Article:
>> OPEN SOURCE HARDWARE: Microsoft contributes cloud server designs for Facebook's Open Compute Project, by John Ribeiro: "Microsoft is contributing the designs of the cloud servers that run some of its services like Bing and Windows Azure to the Open Compute Project, in a bid to help standardize and reduce hardware costs... [Microsoft] is also contributing system management source code to the project. It said it aimed to create an open source software community in the Open Compute Project." InfoWorld

>> WEAKEST LINK: Old-school Wi-Fi is slowing down networks, Cisco says, by Stephen Lawson: "The IEEE 802.11 standard, now available in numerous versions with speeds up to 6.9Gbps (bits per second) and growing, still requires devices and access points to be compatible with technologies that date to the late 1990s. But those older standards -- the once-popular 802.11b and an even slower spec from 1997 -- aren't nearly as efficient as most Wi-Fi being sold today. As a result, Cisco thinks the 802.11 Working Group and the Wi-Fi Alliance should find a way to let some wireless gear leave those versions behind." InfoWorld

>> TWINS #FAIL AGAIN: Leading Bitcoin exec charged in Silk Road money laundering scheme, by Chris O'Brien: "The chief executive of a Bitcoin startup backed by the Winklevoss twins was arrested Monday and charged with laundering money through a notorious drug-trafficking site. The Department of Justice said that it had charged Robert M. Faiella and Charlie Shrem with selling $1 million worth of Bitcoins to people attempting to buy and sell drugs on the Silk Road black market website... Shrem was arrested at John F. Kennedy International Airport in New York and charged with money laundering." LA Times
> New York vying with California to write bitcoin rules Bloomberg
> Bitcoin and the fictions of money New York Times Bits
> How is bitcoin taxed? The IRS doesn't know National Journal

>> OPENS BEER BOTTLES, TOO: Smartphones to open doors at some hotels, by Craig Karmin: "Guests arriving at the Aloft Hotel in Manhattan or one in Silicon Valley will soon be able to do something hotels have dreamed about offering for years: walk past the check-in desk and enter their rooms by using a smartphone as a room key... Guests at these properties will receive a message on a Starwood app containing a virtual key, which will unlock the door with a tap or twist of their phone through the use of Bluetooth technology. The company says the iPhone 4s or newer models and the Android phones running 4.3 or newer will be compatible." Wall Street Journal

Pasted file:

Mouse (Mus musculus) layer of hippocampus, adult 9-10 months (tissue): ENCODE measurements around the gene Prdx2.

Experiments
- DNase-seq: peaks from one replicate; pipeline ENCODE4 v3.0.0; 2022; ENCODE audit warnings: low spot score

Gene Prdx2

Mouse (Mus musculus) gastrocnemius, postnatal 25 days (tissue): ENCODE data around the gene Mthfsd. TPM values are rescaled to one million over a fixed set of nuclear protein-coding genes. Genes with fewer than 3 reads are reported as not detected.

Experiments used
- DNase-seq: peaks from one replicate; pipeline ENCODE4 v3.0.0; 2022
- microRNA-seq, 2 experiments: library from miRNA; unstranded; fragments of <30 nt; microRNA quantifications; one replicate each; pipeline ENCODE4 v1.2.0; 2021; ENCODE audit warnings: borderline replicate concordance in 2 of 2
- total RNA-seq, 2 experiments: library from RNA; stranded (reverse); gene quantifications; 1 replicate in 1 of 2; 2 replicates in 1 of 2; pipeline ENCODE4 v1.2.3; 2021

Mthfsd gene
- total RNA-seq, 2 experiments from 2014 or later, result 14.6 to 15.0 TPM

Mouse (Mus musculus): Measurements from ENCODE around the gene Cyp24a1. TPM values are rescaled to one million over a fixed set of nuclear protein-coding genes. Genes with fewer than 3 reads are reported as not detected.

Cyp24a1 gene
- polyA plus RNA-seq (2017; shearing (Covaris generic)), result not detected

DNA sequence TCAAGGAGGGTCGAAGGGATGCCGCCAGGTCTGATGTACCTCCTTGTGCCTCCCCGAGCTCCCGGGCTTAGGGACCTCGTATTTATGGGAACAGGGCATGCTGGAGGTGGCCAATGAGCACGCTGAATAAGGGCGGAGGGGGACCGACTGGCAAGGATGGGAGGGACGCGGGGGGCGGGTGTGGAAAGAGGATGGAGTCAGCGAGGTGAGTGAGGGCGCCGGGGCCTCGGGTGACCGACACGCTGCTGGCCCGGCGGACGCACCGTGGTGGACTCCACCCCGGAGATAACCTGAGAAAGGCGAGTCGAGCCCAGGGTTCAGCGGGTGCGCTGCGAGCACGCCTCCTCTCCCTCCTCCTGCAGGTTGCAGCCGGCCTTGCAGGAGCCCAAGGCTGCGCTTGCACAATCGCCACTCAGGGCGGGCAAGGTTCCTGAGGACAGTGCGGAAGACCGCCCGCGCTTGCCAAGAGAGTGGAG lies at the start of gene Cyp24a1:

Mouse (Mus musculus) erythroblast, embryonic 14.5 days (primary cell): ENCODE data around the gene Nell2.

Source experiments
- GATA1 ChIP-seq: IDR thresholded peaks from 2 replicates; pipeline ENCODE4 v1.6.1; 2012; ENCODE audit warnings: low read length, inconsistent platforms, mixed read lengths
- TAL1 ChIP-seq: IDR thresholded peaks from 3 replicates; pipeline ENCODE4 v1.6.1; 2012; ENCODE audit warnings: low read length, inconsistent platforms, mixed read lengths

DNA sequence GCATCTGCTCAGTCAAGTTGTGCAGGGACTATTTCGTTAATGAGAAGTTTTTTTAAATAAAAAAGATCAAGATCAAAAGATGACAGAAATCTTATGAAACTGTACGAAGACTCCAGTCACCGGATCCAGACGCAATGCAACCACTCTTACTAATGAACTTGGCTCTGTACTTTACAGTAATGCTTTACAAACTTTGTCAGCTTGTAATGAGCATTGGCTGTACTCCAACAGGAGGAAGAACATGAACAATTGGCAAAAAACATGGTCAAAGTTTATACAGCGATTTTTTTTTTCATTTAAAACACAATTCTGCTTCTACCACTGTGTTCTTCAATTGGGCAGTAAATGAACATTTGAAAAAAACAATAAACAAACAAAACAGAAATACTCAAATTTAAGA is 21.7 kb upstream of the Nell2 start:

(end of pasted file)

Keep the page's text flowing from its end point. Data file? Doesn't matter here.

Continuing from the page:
>> Yahoo in talks to buy app developer Tomfoolery for $16 million Wall Street Journal Digits

>> Enterprise favorite TigerText gets $21M to prove messaging is not just for consumers Pando

>> Why VMware paid $1.5 billion to leap into mobile InfoWorld

>> Old school VC and entrepreneurship ideas Rob Go

>> Mobile is eating the web Version One Ventures

>> How to ruin the Internet of things: Tie up with a carrier InfoWorld

>> Google Glass to be covered by vision care insurer VSP New York Times

>> FreeBSD 10 introduces brand-new virtualization platform InfoWorld

>> 13 tough questions about computer security InfoWorld

>> Apple execs say iOS and OS X won't merge, and 10.10 will prove that 9to5Mac

>> Amid an anti-RSA boycott, a rival security conference rises Re/code

>> Microsoft Office Web Apps to be renamed 'Office Online'? ZDNet

>> Windows 8.1 Update 1: Everything we know so far PC World

>> Microsoft keeps chipping away at Windows XP's end-of-life deadline InfoWorld

>> First cross-country Tesla trip takes less than a week, costs $0 Wired

>> Intel's voice recognition will blow Siri out of the water--because it doesn't use the cloud Quartz

>> What being cloud-native really means InfoWorld

>> Digitally signed data-stealing malware targets Mac users in "undelivered courier item" attack Sophos Naked Security

>> BITCOIN: $936 Mt.Gox

>> TWEET O' THE DAY: "It's incredibly hard to do an image search for 'Pete Seeger' and find one where he is not smiling" @aweissman

FEED ME, SEYMOUR: Comments? Questions? Tips? Shoot mail to Trent or Woody. Follow @gegax or @woodyleonhard.